How much time can you honestly commit to your business a week?
For appointment-based, how many hours will each appointment take?
How can you combine appointments or minimize how much time you use?
What is the farthest you will drive for an appointment/delivery?
The last main category of a cost-benefit analysis is wheither there is a true earning potential or not. There are 3 areas of earning potential we need to look at.
That sounds like a ‘duh,’ right? However, it is AMAZING to me how only a few people are truely making an income from their side hustle. For instance, if you sell a product that is $15, but your cut is only 30% ($5 each sale), how many do you need to sell to bring home $1500 a month? Yes, you need to sell 350 of those ‘amazing-I-can’t-live-without-them’ products a month to bring home a part time income. Once you add in overhead costs and time used, that $1,500 will probably shrink by a few hundred dollars, so you need to be selling even MORE products. Is that a good company to buy into?
An amazing product sells. Period. A good product needs a great salesperson to make it sell. See, people only buy things because it solves a problem or need for them. That’s it, that is why they will buy your products. For the same reason, if your product doesn’t solve a problem or need, they won’t buy it. Maybe your selling point isn’t connecting with your audience, or maybe you don’t truely believe in your product. But sometimes, the products just don’t make sense, like trying to sell pet shampoo to people without pets. You need to think about whether your product makes sense with your audience and whether you would even buy it.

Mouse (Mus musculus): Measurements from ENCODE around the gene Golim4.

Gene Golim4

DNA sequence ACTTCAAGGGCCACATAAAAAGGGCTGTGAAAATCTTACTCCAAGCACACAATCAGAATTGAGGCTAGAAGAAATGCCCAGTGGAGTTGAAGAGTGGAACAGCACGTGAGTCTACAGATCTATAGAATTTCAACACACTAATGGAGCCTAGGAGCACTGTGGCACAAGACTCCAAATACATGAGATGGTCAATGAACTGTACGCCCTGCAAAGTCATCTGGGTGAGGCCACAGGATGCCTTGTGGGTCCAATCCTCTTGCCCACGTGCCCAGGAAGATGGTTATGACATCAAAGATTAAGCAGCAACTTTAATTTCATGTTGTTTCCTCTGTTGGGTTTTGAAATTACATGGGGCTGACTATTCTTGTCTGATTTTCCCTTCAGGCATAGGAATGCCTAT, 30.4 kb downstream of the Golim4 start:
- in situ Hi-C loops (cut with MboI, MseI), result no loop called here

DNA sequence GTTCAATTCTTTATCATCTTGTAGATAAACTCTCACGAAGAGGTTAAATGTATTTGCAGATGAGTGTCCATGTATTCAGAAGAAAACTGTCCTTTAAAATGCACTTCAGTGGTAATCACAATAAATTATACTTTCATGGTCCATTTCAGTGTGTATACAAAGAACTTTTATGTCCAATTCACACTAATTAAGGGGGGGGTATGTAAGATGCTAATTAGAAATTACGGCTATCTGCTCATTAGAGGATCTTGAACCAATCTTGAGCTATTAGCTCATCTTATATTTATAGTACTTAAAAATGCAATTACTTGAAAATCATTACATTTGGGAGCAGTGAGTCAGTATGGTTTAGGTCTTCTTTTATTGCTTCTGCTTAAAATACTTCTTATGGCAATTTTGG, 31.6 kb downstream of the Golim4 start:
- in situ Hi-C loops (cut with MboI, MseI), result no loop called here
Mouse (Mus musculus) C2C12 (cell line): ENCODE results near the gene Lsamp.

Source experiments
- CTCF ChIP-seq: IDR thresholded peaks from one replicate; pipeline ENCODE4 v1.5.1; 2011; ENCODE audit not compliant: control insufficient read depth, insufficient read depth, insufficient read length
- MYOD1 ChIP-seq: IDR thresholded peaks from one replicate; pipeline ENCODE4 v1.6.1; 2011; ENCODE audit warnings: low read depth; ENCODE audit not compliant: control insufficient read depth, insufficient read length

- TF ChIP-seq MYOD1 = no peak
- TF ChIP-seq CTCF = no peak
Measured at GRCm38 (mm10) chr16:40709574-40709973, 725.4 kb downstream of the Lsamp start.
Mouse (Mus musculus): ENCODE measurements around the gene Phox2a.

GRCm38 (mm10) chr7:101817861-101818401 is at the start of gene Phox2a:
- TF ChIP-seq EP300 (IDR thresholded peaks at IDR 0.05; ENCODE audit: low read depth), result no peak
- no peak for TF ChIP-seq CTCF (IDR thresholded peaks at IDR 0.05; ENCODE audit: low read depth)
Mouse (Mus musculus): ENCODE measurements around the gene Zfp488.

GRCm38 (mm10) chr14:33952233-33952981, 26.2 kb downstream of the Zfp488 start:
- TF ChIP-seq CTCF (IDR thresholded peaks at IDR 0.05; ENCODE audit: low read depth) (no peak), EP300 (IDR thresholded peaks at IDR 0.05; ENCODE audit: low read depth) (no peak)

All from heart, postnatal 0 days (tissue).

At some point, you want to start creating a passive income from your business. A passive income menas that you are earning income with less or no work involved. These are return clients who love your products or ads on a blog (Join shareasale.com, Earn Cash!) or by building a sales team under you (click here to join our sales team). A passive income allows you to increase your income and decrease your work load, which is why it is something that should be seriously considered when you are working your home business. Here are some questions to answer to determine the potential income you can recieve from your business –
How many clients/appointments will you need to make a full-time income?
Did you buy AND use the products prior to selling them?
Do you truly believe that your products are solving a problem or a need?
How does your company create passive income?
So, what do you think? Is your business a great or not business? I know some of you have read this and realized that you picked the perfect option or have figured out how to make your business work. That is awesome!!! Or you may have realized you need to find another business option. Good for you! Now you can find something that is worthwhile and can really bring you in a great income! The rest of you are saying, “Well…. I see what you are saying, but I love my products and gig, I can make it work!” Weeeeell… you probably can’t make it work, but if you still love it, then call it a hobby. Take the pressure off of your gig/direct sales by bringing in an income another way and just have fun with your gig instead.
Now that you know the difference between oppurtunities that can be a business and the ones that can’t be a real business, leave us comment and let us know the direction you are going with your business now that you have ran your cost-benefit analysis. Whichever direction you go with your business, I hope you find peace, balance and joy in what you are getting to do.
Yes, I include affiliate links in all my blogs, it gives me the chance to stay home with the little one. I get paid a little each time you click and buy from the included links, but I only recommend products that I use myself. Thanks for helping our dream of being a full-time blogger come true! ~ Lydia Y-S.